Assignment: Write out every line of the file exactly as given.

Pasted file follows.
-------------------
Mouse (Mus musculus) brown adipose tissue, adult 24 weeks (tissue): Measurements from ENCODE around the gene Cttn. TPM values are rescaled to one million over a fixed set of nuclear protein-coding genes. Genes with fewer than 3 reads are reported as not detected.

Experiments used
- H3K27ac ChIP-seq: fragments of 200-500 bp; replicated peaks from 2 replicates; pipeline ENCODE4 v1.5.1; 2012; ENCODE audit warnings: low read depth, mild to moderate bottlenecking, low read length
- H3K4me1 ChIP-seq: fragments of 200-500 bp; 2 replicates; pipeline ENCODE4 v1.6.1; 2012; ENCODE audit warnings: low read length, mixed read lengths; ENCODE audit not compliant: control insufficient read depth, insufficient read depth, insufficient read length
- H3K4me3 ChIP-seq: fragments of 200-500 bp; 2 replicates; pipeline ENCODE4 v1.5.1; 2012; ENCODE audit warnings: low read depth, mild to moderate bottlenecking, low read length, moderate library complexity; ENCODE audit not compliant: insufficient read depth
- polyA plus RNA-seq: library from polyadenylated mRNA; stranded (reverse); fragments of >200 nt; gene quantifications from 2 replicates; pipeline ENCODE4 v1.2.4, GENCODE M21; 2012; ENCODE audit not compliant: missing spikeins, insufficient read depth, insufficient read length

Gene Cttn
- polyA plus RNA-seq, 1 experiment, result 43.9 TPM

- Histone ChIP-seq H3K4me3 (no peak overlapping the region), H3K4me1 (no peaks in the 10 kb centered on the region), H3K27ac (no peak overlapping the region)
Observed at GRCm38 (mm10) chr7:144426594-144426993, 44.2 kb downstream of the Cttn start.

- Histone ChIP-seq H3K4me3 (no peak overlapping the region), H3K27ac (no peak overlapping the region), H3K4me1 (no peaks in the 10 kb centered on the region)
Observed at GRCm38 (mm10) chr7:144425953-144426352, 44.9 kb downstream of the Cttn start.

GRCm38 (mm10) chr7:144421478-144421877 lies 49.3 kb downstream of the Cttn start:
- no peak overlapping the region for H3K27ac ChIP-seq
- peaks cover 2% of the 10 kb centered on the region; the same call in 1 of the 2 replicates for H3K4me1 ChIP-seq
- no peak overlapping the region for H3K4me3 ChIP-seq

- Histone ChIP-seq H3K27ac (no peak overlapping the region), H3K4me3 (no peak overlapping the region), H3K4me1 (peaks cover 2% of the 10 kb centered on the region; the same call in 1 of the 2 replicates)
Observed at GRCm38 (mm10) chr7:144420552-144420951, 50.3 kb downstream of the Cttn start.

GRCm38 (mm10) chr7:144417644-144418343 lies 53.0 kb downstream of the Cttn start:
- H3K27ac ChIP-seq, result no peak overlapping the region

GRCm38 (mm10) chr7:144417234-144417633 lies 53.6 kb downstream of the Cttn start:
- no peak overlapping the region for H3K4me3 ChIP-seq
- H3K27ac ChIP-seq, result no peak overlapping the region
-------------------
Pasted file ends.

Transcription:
Mouse (Mus musculus) brown adipose tissue, adult 24 weeks (tissue): Measurements from ENCODE around the gene Cttn. TPM values are rescaled to one million over a fixed set of nuclear protein-coding genes. Genes with fewer than 3 reads are reported as not detected.

Experiments used
- H3K27ac ChIP-seq: fragments of 200-500 bp; replicated peaks from 2 replicates; pipeline ENCODE4 v1.5.1; 2012; ENCODE audit warnings: low read depth, mild to moderate bottlenecking, low read length
- H3K4me1 ChIP-seq: fragments of 200-500 bp; 2 replicates; pipeline ENCODE4 v1.6.1; 2012; ENCODE audit warnings: low read length, mixed read lengths; ENCODE audit not compliant: control insufficient read depth, insufficient read depth, insufficient read length
- H3K4me3 ChIP-seq: fragments of 200-500 bp; 2 replicates; pipeline ENCODE4 v1.5.1; 2012; ENCODE audit warnings: low read depth, mild to moderate bottlenecking, low read length, moderate library complexity; ENCODE audit not compliant: insufficient read depth
- polyA plus RNA-seq: library from polyadenylated mRNA; stranded (reverse); fragments of >200 nt; gene quantifications from 2 replicates; pipeline ENCODE4 v1.2.4, GENCODE M21; 2012; ENCODE audit not compliant: missing spikeins, insufficient read depth, insufficient read length

Gene Cttn
- polyA plus RNA-seq, 1 experiment, result 43.9 TPM

- Histone ChIP-seq H3K4me3 (no peak overlapping the region), H3K4me1 (no peaks in the 10 kb centered on the region), H3K27ac (no peak overlapping the region)
Observed at GRCm38 (mm10) chr7:144426594-144426993, 44.2 kb downstream of the Cttn start.

- Histone ChIP-seq H3K4me3 (no peak overlapping the region), H3K27ac (no peak overlapping the region), H3K4me1 (no peaks in the 10 kb centered on the region)
Observed at GRCm38 (mm10) chr7:144425953-144426352, 44.9 kb downstream of the Cttn start.

GRCm38 (mm10) chr7:144421478-144421877 lies 49.3 kb downstream of the Cttn start:
- no peak overlapping the region for H3K27ac ChIP-seq
- peaks cover 2% of the 10 kb centered on the region; the same call in 1 of the 2 replicates for H3K4me1 ChIP-seq
- no peak overlapping the region for H3K4me3 ChIP-seq

- Histone ChIP-seq H3K27ac (no peak overlapping the region), H3K4me3 (no peak overlapping the region), H3K4me1 (peaks cover 2% of the 10 kb centered on the region; the same call in 1 of the 2 replicates)
Observed at GRCm38 (mm10) chr7:144420552-144420951, 50.3 kb downstream of the Cttn start.

GRCm38 (mm10) chr7:144417644-144418343 lies 53.0 kb downstream of the Cttn start:
- H3K27ac ChIP-seq, result no peak overlapping the region

GRCm38 (mm10) chr7:144417234-144417633 lies 53.6 kb downstream of the Cttn start:
- no peak overlapping the region for H3K4me3 ChIP-seq
- H3K27ac ChIP-seq, result no peak overlapping the region